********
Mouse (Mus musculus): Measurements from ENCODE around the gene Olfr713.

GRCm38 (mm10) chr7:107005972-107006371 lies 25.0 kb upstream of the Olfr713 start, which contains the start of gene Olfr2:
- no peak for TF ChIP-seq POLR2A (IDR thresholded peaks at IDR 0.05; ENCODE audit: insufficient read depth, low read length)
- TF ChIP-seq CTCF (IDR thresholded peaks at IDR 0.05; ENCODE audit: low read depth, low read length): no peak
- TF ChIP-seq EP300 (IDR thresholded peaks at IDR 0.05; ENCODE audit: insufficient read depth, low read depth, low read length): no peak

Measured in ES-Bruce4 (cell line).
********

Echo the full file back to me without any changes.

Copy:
Mouse (Mus musculus): Measurements from ENCODE around the gene Olfr713.

GRCm38 (mm10) chr7:107005972-107006371 lies 25.0 kb upstream of the Olfr713 start, which contains the start of gene Olfr2:
- no peak for TF ChIP-seq POLR2A (IDR thresholded peaks at IDR 0.05; ENCODE audit: insufficient read depth, low read length)
- TF ChIP-seq CTCF (IDR thresholded peaks at IDR 0.05; ENCODE audit: low read depth, low read length): no peak
- TF ChIP-seq EP300 (IDR thresholded peaks at IDR 0.05; ENCODE audit: insufficient read depth, low read depth, low read length): no peak

Measured in ES-Bruce4 (cell line).